Back in April I wrote about my decision to take a “watch and wait” approach with two small cavities that my dentist recommended getting filled. My plan was to follow a home treatment plan including dental hygiene, nutrition, and supplements. This is a follow-up post to fill you in on the results.
I did a decent but imperfect job in terms of complying with my own home treatment plan. I intended to do a fluoride rinse three times a week, but I slacked off over time, probably averaging only once a week. In most other areas I did well, including taking supplements on a regular basis (vitamin D, vitamin K2, magnesium), and eating foods rich in calcium and vitamin A. I modified my diet to include more vegetables and somewhat less protein (I still eat meat, but my diet would probably be better described as “low-grain Mediterranean” rather than “paleo”). I continued to not drink soda, which as far as I can tell is the most destructive and dangerous habit in terms of dental health (I could link to pictures of “soda teeth” but I will spare you the gore). I continued to brush at least twice a day and floss at least once a day. I chewed xylitol gum on most days.
On my most recent visit to the dentist, my dentist observed that one area where the enamel had been soft had hardened up, and she no longer recommended drilling and filling that tooth. The other small cavity, though apparently not worse, had not improved. Otherwise, my teeth and gums were in great shape.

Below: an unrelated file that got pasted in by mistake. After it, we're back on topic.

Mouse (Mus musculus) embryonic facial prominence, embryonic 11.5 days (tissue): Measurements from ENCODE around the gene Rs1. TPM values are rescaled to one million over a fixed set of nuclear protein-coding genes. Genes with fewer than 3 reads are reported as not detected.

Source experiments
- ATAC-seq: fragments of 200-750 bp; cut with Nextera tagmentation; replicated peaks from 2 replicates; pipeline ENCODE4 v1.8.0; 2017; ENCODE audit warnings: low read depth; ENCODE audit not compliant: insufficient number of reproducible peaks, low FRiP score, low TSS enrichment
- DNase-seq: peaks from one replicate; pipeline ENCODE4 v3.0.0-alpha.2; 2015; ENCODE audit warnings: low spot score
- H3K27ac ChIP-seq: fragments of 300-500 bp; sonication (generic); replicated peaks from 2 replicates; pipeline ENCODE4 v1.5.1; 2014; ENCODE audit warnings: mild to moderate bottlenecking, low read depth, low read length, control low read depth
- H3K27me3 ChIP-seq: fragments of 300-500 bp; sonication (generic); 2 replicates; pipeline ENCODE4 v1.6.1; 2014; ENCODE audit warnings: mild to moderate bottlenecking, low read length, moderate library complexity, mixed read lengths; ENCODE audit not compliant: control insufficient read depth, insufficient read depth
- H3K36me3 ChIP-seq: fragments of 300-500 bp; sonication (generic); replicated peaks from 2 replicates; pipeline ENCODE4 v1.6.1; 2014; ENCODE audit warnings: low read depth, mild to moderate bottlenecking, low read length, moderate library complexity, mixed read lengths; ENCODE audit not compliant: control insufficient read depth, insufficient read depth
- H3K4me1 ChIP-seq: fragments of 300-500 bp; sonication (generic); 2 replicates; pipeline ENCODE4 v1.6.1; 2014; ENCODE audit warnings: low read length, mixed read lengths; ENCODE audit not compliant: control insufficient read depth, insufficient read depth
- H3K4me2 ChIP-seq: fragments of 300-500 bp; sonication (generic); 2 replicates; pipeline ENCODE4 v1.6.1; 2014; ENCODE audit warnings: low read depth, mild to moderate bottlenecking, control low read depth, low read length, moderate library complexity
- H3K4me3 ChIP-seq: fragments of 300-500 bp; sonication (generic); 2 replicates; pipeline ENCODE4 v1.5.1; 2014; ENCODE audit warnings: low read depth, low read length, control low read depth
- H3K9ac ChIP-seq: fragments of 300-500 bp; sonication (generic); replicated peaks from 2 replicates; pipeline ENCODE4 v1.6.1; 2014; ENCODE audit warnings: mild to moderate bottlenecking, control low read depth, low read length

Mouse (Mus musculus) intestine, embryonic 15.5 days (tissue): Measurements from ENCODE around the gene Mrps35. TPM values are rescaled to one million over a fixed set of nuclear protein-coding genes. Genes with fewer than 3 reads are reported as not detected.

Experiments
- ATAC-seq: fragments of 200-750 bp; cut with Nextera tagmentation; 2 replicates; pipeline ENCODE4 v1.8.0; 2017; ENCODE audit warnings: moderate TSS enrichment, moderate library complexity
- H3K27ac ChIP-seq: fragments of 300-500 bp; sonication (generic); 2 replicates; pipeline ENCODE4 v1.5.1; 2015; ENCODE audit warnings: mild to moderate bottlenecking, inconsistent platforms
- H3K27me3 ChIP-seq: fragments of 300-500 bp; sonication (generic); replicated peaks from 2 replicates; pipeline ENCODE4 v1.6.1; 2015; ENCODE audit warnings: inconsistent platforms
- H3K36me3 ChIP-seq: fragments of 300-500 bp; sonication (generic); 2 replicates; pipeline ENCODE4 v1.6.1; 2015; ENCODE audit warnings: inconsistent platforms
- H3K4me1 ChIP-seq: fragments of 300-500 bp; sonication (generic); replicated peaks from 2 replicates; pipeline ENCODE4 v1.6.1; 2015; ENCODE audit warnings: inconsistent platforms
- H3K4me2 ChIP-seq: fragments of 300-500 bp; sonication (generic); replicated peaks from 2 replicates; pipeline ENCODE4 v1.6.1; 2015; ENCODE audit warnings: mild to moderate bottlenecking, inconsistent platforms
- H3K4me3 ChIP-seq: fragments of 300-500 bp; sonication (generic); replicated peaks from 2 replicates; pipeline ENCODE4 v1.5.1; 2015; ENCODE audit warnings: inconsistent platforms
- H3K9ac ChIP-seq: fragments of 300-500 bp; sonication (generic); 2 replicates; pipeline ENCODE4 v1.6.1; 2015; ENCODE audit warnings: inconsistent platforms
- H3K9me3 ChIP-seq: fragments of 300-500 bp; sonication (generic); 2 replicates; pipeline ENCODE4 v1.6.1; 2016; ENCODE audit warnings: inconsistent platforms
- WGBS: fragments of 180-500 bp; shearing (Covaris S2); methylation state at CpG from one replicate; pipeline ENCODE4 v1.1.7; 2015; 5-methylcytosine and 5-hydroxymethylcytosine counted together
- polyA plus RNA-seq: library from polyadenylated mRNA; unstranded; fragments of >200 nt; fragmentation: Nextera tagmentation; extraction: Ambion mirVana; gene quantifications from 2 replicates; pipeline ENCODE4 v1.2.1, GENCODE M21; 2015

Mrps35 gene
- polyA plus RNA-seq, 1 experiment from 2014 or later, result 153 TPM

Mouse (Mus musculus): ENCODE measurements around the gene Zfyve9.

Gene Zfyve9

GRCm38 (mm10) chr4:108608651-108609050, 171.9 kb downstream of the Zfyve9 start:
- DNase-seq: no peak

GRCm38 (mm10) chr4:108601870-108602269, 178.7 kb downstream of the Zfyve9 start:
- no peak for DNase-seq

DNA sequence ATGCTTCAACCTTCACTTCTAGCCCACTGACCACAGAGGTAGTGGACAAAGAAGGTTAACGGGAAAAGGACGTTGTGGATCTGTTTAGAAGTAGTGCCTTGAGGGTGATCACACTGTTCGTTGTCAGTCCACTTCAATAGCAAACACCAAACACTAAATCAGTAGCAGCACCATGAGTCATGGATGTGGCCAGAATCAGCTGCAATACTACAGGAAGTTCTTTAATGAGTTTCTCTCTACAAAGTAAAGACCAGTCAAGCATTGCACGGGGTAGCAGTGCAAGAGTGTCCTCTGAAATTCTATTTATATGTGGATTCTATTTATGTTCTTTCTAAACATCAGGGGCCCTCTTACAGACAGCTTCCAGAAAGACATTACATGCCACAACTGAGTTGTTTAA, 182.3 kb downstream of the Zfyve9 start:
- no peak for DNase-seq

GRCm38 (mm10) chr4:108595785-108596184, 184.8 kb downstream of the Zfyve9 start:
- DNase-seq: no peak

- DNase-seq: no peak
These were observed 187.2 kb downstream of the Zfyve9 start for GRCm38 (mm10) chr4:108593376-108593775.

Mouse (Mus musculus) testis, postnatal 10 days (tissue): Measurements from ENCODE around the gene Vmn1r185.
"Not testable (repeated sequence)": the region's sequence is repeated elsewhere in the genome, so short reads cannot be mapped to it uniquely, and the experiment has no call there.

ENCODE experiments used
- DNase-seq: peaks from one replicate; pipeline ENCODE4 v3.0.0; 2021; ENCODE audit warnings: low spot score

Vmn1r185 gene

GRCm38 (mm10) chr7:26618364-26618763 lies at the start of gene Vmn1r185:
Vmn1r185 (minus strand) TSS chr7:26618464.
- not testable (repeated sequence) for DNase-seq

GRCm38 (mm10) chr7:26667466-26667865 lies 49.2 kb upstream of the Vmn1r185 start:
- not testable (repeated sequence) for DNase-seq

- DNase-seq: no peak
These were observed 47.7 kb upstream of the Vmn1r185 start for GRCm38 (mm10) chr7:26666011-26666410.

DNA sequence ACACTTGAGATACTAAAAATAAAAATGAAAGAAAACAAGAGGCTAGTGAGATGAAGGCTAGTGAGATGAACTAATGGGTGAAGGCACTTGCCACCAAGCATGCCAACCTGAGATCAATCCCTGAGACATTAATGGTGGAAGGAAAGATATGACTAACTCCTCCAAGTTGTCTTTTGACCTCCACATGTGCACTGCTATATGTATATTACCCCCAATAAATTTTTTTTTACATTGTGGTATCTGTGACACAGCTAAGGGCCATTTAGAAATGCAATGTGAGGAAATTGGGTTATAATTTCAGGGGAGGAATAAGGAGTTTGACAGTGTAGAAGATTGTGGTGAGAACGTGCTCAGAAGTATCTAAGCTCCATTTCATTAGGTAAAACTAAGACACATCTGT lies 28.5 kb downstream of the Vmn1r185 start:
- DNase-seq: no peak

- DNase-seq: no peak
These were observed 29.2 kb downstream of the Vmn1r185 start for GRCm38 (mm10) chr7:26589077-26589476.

At this point I will take her recommendation and get the one cavity filled.
I’ll continue with my home treatment plan, as it seems to be doing some good in terms of dental health. I’m glad I took the watch and wait approach, as it seems to have saved me some money, done no harm, and saved a tooth from being drilled.
If your dentist says you have a cavity, ask for details. How big is it? Is there any chance that the enamel could harden up over time with good dental hygiene, home fluoride rinse treatment, and excellent nutrition? Within private healthcare systems, it’s not in your dentist’s financial interest to recommend delaying treatment, so they may not present this as an option. Dentists may also be reluctant to recommend delaying treatment of observable cavities because of their training, and/or the expectations of their patients.
Remember that the final decision is yours (as well as the ultimate responsibility for your dental health).